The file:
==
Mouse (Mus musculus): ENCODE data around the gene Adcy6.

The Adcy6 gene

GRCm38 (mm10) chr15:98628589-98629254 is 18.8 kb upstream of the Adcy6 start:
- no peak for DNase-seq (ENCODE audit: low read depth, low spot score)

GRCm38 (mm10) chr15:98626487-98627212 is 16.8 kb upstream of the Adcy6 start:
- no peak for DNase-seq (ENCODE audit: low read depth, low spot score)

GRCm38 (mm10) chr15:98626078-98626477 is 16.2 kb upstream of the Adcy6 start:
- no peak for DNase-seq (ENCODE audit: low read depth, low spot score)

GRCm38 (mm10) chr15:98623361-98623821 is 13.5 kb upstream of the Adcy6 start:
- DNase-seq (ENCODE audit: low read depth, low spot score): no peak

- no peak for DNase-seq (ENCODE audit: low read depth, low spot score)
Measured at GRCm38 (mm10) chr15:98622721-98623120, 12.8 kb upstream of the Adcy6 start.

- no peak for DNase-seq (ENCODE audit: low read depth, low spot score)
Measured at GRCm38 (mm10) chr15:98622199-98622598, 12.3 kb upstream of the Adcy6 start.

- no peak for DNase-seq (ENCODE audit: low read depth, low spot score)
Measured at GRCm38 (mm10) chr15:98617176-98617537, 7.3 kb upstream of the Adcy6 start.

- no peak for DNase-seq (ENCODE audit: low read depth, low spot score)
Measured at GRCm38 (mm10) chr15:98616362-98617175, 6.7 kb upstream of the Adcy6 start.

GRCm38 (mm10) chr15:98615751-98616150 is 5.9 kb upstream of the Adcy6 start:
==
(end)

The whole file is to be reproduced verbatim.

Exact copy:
Mouse (Mus musculus): ENCODE data around the gene Adcy6.

The Adcy6 gene

GRCm38 (mm10) chr15:98628589-98629254 is 18.8 kb upstream of the Adcy6 start:
- no peak for DNase-seq (ENCODE audit: low read depth, low spot score)

GRCm38 (mm10) chr15:98626487-98627212 is 16.8 kb upstream of the Adcy6 start:
- no peak for DNase-seq (ENCODE audit: low read depth, low spot score)

GRCm38 (mm10) chr15:98626078-98626477 is 16.2 kb upstream of the Adcy6 start:
- no peak for DNase-seq (ENCODE audit: low read depth, low spot score)

GRCm38 (mm10) chr15:98623361-98623821 is 13.5 kb upstream of the Adcy6 start:
- DNase-seq (ENCODE audit: low read depth, low spot score): no peak

- no peak for DNase-seq (ENCODE audit: low read depth, low spot score)
Measured at GRCm38 (mm10) chr15:98622721-98623120, 12.8 kb upstream of the Adcy6 start.

- no peak for DNase-seq (ENCODE audit: low read depth, low spot score)
Measured at GRCm38 (mm10) chr15:98622199-98622598, 12.3 kb upstream of the Adcy6 start.

- no peak for DNase-seq (ENCODE audit: low read depth, low spot score)
Measured at GRCm38 (mm10) chr15:98617176-98617537, 7.3 kb upstream of the Adcy6 start.

- no peak for DNase-seq (ENCODE audit: low read depth, low spot score)
Measured at GRCm38 (mm10) chr15:98616362-98617175, 6.7 kb upstream of the Adcy6 start.

GRCm38 (mm10) chr15:98615751-98616150 is 5.9 kb upstream of the Adcy6 start: